Africa has become a focal point for military engagements by international organisations and non-African states, shaping the continent's security dynamics. The current landscape, characterised by several significant presences with evolving strategies, reflects both cooperation and competition among these actors.
Multilateral institutions have more military operations in Africa than anywhere else
Many multilateral institutions have military operations on the continent. The United Nations (UN) Peacekeeping Operations have a greater footprint in Africa than any other region, with six out of the 12 active missions on the continent. These missions have been ongoing for a decade or more, with a collective strength of over 73,000 personnel. DR Congo houses the largest of these operations, MONUSCO, with an 18,000-strong force. The UN's commitment to stability in Africa is further underlined by the fact that the oldest UN Peacekeeping Mission on the continent, MINURSO in Western Sahara, has been operational for 22 years.
World regions: current UN peacekeeping operations (2023)
World regions: current EEAS operations (2022)
The European Union's (EU) presence is also palpable, evident through the European External Action Service (EEAS) and its 13 civilian and military missions operating in various African nations. These initiatives aim at capacity building, training, and security enhancement. However, the EU's redirection of substantial funds from its European Peace Facility towards military support for Ukraine raises concerns of a 'crowding-out effect', potentially diverting resources away from African peace operations. While the EU's intent remains cooperation, such financial shifts could necessitate a revaluation of its African commitments.
Presence of Non-African States
Non-African states have also established a prominent military presence within Africa, reflecting the continent's strategic importance. A total of 14 non-African countries have set up military bases in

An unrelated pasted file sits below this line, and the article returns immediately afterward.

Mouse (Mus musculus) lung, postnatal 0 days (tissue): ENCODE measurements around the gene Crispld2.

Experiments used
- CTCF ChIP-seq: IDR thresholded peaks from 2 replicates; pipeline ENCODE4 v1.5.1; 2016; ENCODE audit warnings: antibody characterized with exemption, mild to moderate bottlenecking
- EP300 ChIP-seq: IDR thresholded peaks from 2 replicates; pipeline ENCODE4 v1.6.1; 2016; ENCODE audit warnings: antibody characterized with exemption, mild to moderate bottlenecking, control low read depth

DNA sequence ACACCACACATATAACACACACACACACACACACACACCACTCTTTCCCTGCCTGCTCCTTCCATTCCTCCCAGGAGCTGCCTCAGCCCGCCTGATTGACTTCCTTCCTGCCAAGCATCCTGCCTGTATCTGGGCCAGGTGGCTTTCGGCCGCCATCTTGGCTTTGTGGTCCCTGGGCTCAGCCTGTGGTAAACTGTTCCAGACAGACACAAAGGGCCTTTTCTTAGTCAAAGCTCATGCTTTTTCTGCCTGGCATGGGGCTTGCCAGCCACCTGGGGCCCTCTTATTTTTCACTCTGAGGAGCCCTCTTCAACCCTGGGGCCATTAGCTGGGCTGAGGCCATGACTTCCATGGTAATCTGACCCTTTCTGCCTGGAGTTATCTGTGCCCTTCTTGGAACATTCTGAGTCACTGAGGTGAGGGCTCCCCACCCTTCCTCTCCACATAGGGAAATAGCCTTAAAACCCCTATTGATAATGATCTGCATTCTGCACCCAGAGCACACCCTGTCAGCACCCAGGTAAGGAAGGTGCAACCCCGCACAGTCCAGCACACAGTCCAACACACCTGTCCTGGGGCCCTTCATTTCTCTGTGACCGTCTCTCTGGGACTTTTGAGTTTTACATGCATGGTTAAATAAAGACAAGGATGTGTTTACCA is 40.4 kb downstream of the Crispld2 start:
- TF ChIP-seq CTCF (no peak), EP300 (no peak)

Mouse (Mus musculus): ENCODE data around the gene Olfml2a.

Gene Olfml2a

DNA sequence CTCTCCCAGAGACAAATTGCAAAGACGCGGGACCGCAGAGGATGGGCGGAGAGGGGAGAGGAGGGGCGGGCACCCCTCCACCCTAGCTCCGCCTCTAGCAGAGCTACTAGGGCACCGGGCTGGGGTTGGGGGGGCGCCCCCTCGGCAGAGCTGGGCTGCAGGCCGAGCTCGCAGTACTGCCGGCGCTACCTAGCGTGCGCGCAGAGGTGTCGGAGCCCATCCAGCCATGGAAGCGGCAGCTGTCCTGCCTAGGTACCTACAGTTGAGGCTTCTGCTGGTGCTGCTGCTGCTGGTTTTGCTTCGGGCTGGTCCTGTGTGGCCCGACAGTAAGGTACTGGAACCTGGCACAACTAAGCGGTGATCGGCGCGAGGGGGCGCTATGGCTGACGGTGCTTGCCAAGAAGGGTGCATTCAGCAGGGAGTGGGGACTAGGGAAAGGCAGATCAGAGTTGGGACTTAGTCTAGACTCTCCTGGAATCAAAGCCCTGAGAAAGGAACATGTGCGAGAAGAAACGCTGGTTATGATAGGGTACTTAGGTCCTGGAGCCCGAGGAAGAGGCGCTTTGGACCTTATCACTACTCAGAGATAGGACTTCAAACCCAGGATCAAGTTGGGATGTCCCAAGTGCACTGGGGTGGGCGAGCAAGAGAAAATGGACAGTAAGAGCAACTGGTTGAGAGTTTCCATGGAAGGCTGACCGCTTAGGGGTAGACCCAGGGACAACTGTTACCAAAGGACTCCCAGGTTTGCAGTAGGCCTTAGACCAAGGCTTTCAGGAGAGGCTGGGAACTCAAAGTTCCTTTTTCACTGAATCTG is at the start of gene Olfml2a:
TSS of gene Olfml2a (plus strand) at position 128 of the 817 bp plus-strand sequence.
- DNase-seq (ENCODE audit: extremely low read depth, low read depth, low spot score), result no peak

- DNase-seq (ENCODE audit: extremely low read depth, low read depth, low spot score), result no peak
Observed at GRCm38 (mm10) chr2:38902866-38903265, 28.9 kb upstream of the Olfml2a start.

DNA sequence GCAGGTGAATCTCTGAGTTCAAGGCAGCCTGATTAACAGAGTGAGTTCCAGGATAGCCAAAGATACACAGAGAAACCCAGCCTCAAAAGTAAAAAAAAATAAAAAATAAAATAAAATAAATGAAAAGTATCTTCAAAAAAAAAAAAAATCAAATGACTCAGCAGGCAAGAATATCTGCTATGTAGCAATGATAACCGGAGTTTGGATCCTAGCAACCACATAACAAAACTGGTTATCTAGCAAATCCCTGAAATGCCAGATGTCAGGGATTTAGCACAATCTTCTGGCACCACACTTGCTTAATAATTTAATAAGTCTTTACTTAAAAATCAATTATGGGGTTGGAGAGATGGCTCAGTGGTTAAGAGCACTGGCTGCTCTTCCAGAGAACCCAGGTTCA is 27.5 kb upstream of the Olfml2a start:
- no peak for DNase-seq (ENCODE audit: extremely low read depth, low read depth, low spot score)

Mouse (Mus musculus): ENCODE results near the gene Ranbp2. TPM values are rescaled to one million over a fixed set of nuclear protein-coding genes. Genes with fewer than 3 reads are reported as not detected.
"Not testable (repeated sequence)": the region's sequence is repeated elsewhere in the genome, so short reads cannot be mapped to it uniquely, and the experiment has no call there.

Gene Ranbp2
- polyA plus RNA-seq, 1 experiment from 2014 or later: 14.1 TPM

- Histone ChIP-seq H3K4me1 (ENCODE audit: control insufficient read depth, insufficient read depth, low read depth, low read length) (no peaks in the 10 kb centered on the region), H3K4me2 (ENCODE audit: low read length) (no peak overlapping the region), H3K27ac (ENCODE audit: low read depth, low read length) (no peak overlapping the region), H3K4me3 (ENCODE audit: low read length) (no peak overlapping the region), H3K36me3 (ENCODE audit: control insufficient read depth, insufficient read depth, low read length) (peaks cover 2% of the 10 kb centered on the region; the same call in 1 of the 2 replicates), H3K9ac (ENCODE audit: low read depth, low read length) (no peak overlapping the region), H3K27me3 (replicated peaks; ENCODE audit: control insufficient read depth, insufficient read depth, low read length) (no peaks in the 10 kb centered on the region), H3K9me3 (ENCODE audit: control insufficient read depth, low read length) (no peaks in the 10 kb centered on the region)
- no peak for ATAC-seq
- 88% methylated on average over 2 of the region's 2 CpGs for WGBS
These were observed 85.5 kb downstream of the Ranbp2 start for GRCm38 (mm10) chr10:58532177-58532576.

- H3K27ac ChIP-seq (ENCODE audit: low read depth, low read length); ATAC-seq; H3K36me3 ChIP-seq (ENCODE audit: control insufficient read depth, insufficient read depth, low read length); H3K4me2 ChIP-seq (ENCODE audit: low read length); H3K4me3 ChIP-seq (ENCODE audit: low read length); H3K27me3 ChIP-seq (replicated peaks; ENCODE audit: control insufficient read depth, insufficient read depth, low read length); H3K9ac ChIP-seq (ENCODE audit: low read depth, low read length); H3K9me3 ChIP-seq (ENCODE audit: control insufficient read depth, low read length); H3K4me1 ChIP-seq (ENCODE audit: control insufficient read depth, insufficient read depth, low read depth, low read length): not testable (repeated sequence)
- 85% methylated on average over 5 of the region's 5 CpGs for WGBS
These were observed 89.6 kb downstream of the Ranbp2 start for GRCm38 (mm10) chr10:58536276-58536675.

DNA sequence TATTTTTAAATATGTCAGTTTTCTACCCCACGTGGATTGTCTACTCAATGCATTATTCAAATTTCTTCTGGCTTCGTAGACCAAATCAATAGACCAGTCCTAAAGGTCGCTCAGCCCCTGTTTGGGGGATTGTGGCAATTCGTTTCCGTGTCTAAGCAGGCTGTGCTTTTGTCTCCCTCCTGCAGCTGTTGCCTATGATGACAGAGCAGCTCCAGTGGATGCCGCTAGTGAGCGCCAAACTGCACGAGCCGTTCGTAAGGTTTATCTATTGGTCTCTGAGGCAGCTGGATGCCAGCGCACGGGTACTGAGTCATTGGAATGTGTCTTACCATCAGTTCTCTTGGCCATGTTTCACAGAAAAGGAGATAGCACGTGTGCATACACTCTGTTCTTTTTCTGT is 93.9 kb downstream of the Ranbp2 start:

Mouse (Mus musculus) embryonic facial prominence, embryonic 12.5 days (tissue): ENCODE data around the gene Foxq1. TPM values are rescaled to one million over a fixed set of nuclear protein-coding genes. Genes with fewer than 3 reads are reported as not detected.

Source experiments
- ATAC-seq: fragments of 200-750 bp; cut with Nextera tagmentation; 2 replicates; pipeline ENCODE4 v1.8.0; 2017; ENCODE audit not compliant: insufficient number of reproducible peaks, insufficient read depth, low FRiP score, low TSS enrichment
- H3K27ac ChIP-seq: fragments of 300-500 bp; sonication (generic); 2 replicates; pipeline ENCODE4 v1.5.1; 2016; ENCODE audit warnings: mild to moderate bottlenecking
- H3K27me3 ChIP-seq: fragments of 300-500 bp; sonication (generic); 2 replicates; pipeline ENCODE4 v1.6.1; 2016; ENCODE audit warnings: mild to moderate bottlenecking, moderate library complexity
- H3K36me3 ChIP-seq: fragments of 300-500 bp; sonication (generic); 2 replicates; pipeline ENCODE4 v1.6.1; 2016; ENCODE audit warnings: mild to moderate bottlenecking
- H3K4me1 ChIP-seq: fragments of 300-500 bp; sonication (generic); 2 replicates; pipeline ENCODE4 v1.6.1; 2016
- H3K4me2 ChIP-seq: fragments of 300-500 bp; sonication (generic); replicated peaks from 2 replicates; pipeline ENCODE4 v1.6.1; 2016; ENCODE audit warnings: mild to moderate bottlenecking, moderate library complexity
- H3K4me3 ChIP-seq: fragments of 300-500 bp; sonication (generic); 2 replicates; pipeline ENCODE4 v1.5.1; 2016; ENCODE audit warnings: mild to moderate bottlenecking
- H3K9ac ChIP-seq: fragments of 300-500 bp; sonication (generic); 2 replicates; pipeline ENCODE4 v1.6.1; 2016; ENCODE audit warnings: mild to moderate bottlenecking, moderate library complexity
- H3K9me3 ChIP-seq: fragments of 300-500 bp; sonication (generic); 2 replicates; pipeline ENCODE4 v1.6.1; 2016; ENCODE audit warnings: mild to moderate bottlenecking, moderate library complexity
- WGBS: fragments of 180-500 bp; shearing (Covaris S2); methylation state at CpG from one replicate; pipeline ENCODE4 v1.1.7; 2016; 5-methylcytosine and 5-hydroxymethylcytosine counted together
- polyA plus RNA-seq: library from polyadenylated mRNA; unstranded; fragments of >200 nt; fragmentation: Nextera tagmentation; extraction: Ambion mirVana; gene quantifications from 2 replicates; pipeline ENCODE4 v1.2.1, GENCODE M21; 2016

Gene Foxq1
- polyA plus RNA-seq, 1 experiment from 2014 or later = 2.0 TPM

23 of the 54 African nations. The United States leads the pack with 16 bases, while France maintains 11, and Germany, Italy, and the UAE each operate three. Long-standing actors like France (since 1960), the US (since 2003), and China (since 2017) vie for influence alongside newcomers like Turkey, Israel, and Saudi Arabia. Notably, Djibouti's strategic location makes it host to the bases of seven non-African nations, including France and China, establishing it as a hub of regional significance.
Non-African countries: military base or military presence in Africa (2023)
France's approach to its African presence is undergoing a significant shift. The conclusion of Operation Barkhane in 2022 marked a turning point, with President Macron announcing a gradual reduction in France’s military footprint. A renewed emphasis on training and equipment provision is expected to complement this withdrawal.
China's influence is visibly growing, exemplified by its contributions to African peacekeeping efforts. With the second-largest share of the UN Peacekeeping budget, China deploys over 2,400 personnel across the continent. The potential establishment of an additional Chinese military base in Equatorial Guinea in the coming years underscores its expanding footprint.
The United States, in contrast, maintains a sizeable but often discreet military presence in Africa. Approximately 6,000 rotational personnel are involved in diverse missions across the region. Additionally, Russia's agreements for military cooperation as well as their use of private military contractors indicate its growing stake in Africa's security landscape.
Emerging players like India, Turkey, and the UAE also shape the continent's military narrative. India's active participation in UN peacekeeping missions and joint military exercises as well as its strategic surveillance stations signify its increasing involvement. Initially part of NATO's anti-piracy efforts in 2009, Turkey has also expanded its footprint, with a significant base in Somalia and security agreements with 30 African states.
In this ever-evolving landscape, African states will need to remain conscious of shifting geopolitical dynamics and what this will mean for their own security landscape. As external actors vie for influence, the continent's security narrative is shaped by these international stakeholders.
While these engagements largely aim to enhance stability, concerns about resource allocation as well as the influence of competing power dynamics will warrant sustained attention.